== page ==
Experiences of LGBTQ mariners brought to light at Maritime Museum
The Maritime Museum of the Atlantic’s current special exhibition, Hello Sailor! Gay life on the ocean wave, is an important and varied look at the history of homosexuality on the ocean, on board both military and civilian vessels.
The exhibit explores British and Canadian stories and combines the original exhibit from the Merseyside Museum in Liverpool with a Canadian component developed originally for the Maritime Museum. It is co-curated by Jo Stanley, who curated the exhibit in its initial incarnation, and Dan Conlin, who is in charge of the Canadian portion.
The exhibit is by equal measure entertaining, touching and sobering, as it details both the tolerance many gay sailors found on board, and the much less accepting treatment they experienced ashore. Personal stories and video interviews give further glimpses of this: one sailor describes how he might never have come out at all had he not gone to sea, and another recalls how he met his partner and eventual common-law husband.
While the physical artifacts from the British exhibit have not been brought across the Atlantic, the digital art was reproduced for its Halifax incarnation, and the text translated into French in order to present the information in both official languages.
On the British side, the flamboyant camp culture that developed in the 1950s, with the stewards who worked on luxury cruise liners, is explored and celebrated. While it was not a time noted for its openness, that decade saw the start of what became a major part of cruise ship culture: gay stewards would both serve and entertain passengers, and were much more readily accepted on board ship than they would have been ashore. Popular musicals, and gay parodies thereof, were performed, the gay language of Polari was developed and the ships became known as a sort of “gay heaven” long before there was much acceptance ashore.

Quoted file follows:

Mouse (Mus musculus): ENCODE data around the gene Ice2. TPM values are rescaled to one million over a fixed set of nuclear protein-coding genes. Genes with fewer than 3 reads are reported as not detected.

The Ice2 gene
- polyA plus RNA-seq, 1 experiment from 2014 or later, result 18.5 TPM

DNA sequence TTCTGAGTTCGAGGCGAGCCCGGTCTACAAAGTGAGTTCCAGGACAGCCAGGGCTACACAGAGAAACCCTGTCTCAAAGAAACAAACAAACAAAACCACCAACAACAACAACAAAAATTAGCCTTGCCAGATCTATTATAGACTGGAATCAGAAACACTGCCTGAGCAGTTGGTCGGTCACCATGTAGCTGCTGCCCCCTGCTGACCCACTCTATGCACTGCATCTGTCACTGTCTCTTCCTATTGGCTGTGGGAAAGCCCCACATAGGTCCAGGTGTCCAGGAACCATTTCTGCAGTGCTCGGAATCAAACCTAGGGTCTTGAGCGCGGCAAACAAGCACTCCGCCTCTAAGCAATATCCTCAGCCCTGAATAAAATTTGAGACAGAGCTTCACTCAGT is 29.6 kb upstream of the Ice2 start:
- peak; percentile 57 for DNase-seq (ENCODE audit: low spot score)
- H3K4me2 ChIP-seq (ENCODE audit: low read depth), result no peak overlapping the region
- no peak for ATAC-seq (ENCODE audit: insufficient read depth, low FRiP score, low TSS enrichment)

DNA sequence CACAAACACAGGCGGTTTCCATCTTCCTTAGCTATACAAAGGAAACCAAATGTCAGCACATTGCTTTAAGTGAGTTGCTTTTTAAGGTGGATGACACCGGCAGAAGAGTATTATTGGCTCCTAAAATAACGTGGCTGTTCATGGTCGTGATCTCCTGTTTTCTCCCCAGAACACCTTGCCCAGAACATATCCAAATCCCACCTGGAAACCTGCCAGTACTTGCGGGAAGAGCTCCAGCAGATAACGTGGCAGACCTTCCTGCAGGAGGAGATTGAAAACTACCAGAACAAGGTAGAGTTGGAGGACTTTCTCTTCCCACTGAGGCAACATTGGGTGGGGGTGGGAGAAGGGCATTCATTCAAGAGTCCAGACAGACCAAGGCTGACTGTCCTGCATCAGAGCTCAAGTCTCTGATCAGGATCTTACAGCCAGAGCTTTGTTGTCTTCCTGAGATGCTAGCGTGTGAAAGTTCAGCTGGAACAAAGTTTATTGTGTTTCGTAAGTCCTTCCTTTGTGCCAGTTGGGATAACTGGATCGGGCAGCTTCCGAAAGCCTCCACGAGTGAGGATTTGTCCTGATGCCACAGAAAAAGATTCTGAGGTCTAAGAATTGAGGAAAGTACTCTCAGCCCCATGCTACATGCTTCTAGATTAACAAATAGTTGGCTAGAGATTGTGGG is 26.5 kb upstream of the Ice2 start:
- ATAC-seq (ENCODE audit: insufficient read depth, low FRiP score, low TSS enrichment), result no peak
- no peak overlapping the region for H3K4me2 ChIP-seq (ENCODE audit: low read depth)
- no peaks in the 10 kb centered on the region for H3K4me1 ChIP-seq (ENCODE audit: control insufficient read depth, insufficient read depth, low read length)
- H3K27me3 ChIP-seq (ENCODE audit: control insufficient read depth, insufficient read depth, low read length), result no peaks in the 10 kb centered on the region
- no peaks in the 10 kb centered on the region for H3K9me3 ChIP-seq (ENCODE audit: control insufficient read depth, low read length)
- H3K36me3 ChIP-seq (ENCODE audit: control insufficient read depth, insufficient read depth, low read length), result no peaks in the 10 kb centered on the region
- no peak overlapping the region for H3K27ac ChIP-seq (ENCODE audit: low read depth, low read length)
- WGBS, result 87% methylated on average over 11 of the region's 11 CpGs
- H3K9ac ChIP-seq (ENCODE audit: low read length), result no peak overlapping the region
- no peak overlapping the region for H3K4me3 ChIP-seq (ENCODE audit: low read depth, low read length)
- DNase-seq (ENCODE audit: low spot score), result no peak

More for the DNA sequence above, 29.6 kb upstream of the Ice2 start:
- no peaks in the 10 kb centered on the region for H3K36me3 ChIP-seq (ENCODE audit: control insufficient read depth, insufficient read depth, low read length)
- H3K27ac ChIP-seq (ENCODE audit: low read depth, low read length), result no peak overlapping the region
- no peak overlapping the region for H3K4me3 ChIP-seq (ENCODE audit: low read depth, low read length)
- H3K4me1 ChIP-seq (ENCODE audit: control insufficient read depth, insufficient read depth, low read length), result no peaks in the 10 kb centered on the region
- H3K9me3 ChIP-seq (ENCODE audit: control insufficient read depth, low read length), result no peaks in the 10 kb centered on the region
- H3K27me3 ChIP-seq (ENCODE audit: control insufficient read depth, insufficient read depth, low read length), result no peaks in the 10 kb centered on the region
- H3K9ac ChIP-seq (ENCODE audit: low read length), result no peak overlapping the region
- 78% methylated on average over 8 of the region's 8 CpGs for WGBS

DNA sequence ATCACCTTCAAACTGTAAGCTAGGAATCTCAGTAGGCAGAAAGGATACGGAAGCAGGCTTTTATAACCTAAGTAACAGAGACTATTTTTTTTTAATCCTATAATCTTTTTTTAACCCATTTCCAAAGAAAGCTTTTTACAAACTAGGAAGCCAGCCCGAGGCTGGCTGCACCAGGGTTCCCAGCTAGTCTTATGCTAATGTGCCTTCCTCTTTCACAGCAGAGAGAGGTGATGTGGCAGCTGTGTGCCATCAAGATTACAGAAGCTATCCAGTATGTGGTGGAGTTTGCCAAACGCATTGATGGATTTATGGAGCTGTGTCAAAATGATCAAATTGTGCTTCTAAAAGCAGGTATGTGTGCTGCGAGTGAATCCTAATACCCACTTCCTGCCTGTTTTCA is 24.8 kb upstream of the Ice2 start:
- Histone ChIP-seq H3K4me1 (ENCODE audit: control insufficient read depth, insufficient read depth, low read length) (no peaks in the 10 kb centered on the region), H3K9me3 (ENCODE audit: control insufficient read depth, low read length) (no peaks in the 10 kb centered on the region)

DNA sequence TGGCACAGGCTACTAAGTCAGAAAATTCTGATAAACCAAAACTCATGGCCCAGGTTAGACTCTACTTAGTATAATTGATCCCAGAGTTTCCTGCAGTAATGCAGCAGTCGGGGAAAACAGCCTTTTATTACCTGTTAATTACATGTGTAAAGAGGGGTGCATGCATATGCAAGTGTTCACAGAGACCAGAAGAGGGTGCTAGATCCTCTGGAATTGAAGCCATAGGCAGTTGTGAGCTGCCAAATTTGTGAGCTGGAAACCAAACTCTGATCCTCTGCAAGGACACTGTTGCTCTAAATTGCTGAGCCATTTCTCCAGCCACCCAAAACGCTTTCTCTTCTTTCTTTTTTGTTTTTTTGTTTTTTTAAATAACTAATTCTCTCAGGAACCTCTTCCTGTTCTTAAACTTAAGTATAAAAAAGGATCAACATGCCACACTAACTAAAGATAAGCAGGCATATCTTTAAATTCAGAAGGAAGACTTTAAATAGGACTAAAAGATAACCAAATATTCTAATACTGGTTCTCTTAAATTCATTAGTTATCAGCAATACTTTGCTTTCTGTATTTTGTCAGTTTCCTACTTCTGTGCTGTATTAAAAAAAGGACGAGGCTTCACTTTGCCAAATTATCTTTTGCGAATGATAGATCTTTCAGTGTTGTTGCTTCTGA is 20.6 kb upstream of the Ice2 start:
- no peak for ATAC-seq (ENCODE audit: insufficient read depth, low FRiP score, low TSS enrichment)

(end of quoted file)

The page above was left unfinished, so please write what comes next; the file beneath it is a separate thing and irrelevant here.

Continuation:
The Canadian section describes “the good, the bad and the boring”– all sides of the LGBTQ mariner experience. Attitudes such as “sailor first” have in recent times grown more prevalent, emphasizing that the sexual orientation of any crew member is irrelevant compared to their ability as a mariner. However, systemic discrimination for many years forced sailors to hide their identities or risk dismissal, and one personal account from a Canadian naval officer includes his dismissal after a file was compiled on his personal life which led to suspicion on his sexuality.
The five personal accounts in the Canadian component are drawn from a range of sailors, including one woman, a male-to-female transsexual, an African-Nova Scotian man, a Mi’kmaq man and a man discharged from the navy for his sexuality, offering many different perspectives through their stories. The accounts were collected for the exhibit during its development through face-to-face interviews.
Lunn states that the comments Hello Sailor! has drawn have been “mostly extremely complimentary” and that “members of the LGBT community have been most supportive,” adding that the interviewees who shared their stories were extremely generous in offering their assistance. The exhibit’s subject is a history that is rarely observed, except perhaps peripherally; the truth of the various facets of queer life at sea that this exhibit presents are not often truly explored in depth. This is the first exhibit of its kind to appear in a maritime museum in North America, and it has sparked much discussion, something that Lunn believes is important in a museum exhibit.
The exploration of this hidden history has led to the creation of a unique, fascinating exhibit, which tells stories that are not often heard.
Hello Sailor! will be on display at the Maritime Museum of the Atlantic until Nov. 27.